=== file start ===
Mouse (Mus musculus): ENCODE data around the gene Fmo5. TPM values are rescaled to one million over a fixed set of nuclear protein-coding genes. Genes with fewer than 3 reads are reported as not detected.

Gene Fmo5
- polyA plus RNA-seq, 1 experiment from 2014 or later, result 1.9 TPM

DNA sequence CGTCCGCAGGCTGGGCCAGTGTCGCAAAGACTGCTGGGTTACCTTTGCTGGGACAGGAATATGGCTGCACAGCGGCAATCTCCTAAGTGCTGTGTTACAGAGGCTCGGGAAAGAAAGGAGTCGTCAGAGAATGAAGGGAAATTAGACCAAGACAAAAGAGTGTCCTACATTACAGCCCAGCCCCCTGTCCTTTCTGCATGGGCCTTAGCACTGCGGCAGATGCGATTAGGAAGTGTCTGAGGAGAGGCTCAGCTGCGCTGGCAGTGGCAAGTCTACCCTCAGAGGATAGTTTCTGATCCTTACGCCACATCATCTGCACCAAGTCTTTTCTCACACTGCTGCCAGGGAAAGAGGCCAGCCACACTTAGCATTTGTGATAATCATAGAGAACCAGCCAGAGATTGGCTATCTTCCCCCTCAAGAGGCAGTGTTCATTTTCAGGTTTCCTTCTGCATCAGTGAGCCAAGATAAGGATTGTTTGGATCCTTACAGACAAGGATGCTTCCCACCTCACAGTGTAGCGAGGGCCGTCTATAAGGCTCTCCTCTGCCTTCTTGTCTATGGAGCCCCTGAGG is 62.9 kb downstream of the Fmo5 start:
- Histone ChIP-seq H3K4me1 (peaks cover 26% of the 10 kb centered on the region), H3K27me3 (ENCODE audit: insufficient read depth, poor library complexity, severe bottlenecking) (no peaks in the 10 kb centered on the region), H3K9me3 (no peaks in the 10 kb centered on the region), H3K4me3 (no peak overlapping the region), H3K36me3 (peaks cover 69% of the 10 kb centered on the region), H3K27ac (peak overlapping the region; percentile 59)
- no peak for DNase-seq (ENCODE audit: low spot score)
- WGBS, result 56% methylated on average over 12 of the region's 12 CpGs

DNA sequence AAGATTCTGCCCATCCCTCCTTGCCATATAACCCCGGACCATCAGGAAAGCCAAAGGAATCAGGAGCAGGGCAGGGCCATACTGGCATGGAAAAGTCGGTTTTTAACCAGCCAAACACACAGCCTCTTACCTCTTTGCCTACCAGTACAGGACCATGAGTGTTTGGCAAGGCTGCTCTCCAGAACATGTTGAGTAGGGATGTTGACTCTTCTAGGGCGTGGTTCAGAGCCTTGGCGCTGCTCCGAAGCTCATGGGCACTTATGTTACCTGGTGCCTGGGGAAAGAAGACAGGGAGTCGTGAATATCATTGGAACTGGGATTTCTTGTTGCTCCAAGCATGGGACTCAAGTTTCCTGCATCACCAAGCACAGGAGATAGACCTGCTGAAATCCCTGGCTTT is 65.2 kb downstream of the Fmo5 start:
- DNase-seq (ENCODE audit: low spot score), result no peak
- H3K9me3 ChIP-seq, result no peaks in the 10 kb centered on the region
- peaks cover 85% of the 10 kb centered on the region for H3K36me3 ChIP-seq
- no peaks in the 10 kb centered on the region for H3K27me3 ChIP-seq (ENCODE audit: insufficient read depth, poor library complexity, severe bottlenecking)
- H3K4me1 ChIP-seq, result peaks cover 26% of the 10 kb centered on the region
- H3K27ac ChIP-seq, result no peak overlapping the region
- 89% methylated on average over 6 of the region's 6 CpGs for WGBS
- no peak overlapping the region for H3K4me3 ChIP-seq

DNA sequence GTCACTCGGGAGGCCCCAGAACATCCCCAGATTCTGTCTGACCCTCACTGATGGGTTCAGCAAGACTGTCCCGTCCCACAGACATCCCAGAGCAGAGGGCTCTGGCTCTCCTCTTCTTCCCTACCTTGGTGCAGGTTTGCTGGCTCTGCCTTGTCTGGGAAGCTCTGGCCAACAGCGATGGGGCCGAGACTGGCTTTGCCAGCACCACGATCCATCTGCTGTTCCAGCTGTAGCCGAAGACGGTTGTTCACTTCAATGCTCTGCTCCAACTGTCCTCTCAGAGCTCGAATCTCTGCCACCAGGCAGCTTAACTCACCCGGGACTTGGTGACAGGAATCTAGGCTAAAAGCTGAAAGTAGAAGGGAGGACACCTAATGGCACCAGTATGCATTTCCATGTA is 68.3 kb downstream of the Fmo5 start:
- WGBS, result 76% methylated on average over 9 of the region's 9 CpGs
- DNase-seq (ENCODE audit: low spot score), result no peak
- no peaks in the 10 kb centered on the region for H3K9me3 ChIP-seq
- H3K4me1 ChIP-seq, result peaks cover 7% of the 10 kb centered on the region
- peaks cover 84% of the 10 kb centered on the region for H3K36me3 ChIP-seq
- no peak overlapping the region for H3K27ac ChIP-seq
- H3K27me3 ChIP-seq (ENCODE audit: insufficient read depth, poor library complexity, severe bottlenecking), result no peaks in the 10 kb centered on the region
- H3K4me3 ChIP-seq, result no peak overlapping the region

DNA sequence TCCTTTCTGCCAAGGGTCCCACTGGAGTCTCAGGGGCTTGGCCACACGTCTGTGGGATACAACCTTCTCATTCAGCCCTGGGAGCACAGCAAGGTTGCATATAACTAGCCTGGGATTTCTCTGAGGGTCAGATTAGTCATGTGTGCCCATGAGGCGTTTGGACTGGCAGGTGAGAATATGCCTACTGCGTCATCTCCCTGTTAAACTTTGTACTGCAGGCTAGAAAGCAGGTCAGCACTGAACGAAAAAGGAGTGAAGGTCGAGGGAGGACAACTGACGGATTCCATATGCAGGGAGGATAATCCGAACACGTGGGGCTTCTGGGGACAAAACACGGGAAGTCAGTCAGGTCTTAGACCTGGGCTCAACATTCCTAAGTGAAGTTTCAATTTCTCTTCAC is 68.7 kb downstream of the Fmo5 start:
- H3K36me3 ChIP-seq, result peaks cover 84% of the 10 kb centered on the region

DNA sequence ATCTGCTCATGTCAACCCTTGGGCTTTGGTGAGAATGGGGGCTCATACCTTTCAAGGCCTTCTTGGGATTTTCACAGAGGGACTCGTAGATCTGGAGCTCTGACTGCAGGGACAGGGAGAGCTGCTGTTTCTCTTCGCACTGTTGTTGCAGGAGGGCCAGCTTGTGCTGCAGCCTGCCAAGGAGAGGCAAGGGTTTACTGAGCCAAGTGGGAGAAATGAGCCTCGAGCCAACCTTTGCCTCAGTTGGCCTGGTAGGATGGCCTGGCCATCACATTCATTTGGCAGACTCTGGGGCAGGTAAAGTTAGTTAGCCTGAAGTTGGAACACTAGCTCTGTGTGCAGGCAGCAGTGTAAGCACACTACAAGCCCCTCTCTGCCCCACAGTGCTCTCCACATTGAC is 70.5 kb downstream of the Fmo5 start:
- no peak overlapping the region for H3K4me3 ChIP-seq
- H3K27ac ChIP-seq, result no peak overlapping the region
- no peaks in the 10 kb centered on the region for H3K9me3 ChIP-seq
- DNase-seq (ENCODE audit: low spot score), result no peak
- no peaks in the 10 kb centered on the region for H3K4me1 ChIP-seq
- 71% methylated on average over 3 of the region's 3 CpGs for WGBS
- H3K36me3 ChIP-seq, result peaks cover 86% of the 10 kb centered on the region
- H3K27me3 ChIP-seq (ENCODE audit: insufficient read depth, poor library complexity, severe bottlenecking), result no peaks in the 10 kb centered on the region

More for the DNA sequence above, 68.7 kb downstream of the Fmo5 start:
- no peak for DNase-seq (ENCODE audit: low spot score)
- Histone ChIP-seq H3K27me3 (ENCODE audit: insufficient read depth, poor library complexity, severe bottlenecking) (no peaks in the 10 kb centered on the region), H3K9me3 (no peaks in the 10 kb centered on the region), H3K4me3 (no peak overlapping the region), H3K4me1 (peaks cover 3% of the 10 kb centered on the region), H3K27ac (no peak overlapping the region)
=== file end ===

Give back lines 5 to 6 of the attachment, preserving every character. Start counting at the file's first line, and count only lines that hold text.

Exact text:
- Histone ChIP-seq H3K4me1 (peaks cover 26% of the 10 kb centered on the region), H3K27me3 (ENCODE audit: insufficient read depth, poor library complexity, severe bottlenecking) (no peaks in the 10 kb centered on the region), H3K9me3 (no peaks in the 10 kb centered on the region), H3K4me3 (no peak overlapping the region), H3K36me3 (peaks cover 69% of the 10 kb centered on the region), H3K27ac (peak overlapping the region; percentile 59)
- no peak for DNase-seq (ENCODE audit: low spot score)